For instance, I recently watched an excellent documentary called Jodorowsky’s Dune.  This film tells the story of how the iconoclastic director Alejandro Jodorowsky attempted to make a film out of the science fiction novel Dune in the mid-70s.  During the documentary, Jodorowsky explains that his version of the story would, in many ways, be different from the book.  Since I’ve never read the book nor have I seen any of the various adaptations that actually were eventually produced, I can’t say whether Jodorowsky’s changes would have been an improvement.  For that matter, I can’t say whether or not Jodorowsky’s film would have been great or if it would have been a legendary misfire.  I’ve seen El Topo and The Holy Mountain so I’m pretty sure that his version of Dune would have been uniquely his own.  But there’s no way for me — or anyone else for that matter — to say whether or not the film would have been any good because, after assembling an intriguing cast (Orson Welles, Mick Jagger, Salvador Dali, and David Carradine) and recruiting several talented artists and technicians (H.R. Giger, Dan O’Bannon, Chris Foss, and Moebius), Jodorowsky was never able to make his film. The Hollywood studios took one look at Jodorowsky’s vision and said, “There’s no way were paying for that.”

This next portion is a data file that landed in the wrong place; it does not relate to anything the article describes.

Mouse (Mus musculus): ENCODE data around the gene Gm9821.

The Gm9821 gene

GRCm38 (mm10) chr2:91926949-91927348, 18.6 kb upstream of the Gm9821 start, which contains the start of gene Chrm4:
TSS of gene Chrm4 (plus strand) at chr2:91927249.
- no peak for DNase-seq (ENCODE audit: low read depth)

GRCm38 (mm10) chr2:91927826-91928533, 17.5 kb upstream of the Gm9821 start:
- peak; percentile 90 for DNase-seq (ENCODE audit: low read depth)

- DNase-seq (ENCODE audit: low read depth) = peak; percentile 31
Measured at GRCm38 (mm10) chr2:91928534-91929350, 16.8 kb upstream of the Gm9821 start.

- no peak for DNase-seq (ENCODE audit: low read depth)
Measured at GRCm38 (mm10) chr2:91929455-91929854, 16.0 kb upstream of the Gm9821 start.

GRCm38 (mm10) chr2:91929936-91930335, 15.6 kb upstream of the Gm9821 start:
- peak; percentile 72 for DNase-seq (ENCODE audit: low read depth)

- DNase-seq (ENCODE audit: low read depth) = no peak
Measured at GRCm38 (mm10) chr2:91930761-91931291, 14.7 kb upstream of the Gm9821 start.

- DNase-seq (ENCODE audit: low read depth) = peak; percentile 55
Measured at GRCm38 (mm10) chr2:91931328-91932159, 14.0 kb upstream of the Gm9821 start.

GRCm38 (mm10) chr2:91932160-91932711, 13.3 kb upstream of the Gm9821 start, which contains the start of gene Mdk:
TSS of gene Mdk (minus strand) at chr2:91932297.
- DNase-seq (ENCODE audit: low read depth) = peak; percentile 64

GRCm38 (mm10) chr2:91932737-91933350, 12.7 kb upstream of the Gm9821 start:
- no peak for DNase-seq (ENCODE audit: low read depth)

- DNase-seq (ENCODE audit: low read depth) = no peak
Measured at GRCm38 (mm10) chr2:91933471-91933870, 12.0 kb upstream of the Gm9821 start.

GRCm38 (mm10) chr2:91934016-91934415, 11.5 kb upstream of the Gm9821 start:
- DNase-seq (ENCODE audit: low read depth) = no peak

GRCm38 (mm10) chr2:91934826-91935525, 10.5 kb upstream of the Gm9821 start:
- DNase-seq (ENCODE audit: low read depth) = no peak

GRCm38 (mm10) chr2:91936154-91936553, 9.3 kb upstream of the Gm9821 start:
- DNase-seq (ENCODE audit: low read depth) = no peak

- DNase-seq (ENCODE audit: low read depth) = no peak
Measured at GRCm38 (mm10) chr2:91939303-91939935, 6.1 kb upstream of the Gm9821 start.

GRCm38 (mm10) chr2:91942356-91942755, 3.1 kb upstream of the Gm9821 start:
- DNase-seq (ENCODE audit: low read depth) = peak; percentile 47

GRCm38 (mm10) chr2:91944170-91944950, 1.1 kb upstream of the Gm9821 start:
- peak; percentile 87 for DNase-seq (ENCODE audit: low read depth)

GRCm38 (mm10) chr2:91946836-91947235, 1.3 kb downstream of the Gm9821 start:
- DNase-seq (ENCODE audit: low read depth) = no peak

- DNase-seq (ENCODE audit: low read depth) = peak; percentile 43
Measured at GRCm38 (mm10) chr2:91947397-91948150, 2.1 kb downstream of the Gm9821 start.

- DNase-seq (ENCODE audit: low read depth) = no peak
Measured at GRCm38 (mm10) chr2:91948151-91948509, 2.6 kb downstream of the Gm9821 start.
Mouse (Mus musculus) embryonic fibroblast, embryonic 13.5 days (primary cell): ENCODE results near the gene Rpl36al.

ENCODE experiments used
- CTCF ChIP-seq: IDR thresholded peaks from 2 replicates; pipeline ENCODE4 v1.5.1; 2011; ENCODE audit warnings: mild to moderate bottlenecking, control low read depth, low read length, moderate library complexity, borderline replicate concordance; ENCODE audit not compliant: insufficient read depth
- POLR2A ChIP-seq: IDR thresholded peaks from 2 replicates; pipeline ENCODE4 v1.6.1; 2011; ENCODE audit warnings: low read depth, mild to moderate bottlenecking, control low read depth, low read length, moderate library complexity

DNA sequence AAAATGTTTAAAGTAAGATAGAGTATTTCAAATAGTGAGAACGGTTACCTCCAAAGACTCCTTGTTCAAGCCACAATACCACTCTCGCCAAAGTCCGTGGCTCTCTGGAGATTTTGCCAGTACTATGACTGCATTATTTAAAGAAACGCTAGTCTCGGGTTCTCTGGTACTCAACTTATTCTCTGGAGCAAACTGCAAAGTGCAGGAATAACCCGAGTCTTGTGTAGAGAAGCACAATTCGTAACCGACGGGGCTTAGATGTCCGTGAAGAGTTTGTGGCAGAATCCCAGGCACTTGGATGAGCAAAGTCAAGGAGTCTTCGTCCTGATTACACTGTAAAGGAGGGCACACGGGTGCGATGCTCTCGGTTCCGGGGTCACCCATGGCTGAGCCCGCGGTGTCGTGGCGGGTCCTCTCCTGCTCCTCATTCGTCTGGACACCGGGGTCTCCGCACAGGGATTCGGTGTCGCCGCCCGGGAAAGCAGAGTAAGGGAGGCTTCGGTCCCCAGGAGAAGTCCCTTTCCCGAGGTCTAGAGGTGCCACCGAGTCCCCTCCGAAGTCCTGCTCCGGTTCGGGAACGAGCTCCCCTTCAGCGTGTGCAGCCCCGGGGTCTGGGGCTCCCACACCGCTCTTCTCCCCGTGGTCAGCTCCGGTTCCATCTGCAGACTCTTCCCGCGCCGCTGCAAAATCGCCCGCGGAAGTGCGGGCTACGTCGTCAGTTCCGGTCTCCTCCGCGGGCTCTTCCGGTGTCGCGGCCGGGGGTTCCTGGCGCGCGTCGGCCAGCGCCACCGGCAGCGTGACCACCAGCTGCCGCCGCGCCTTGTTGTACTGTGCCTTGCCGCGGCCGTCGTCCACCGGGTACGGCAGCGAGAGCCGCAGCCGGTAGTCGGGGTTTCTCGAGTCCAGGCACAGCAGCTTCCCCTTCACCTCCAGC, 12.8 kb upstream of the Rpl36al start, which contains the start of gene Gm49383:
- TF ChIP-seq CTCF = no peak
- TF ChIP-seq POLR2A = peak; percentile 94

However, the documentary goes on to make a very intriguing argument that Jodorowsky’s Dune may be the most influential film never made.  Many of the people who collaborated with Jodorowsky would go on to work on other science fiction films and, when they did, they brought with them many of the ideas and concepts that were originally developed for Dune.  The documentary not only suggests that this might be true but also offers up some pretty compelling evidence, showing us how everything from Raiders of the Lost Ark to Prometheus has featured scenes that originally appeared in Jodorowsky’s Dune storyboards.

I may not be totally convinced that Jodorowsky’s Dune would have been the greatest film ever made but I love this documentary.  The majority of it is spent just listening as Jodorowsky, alternating between English and Spanish, tells us the story of what he hoped to do with Dune and how, ultimately, he could not do it.  Jordorowsky’s love of film and art is obvious with each word that he says.  Whether he’s talking about meeting Salvador Dali or passionately advocating for creativity and imagination, Alejandro Jodorowsky is never less than charming and inspiring.

If you love movies, you’ll love Jodorowsky’s Dune.  If you don’t love movies, Jodorowsky’s Dune will change your mind.

Horror On The Lens: The Legend of Boggy Creek (dir by Charles B. Pierce)


 

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Today’s Horror On The Lens is the 1972 documentary, The Legend of Boggy Creek.  The Legend of Boggy Creek tells the story of the legendary Fouke Monster, a bigfoot-like creature who has long been rumored to live near the small town of Fouke, Arkansas.  It was actually filmed in Fouke and, for better and often worse, it featured actual townspeople.  It was directed, produced, and distributed by a Texarkana businessman named Charles B. Pierce and apparently it was one of the most financially successful films of all time.

 

Of course, the main reason that I’m sharing this movie is because my family lived in Fouke back when I was 8 years old.  Before you ask, we never saw the monster.  But maybe some day…

Until then, enjoy The Legend of Boggy Creek!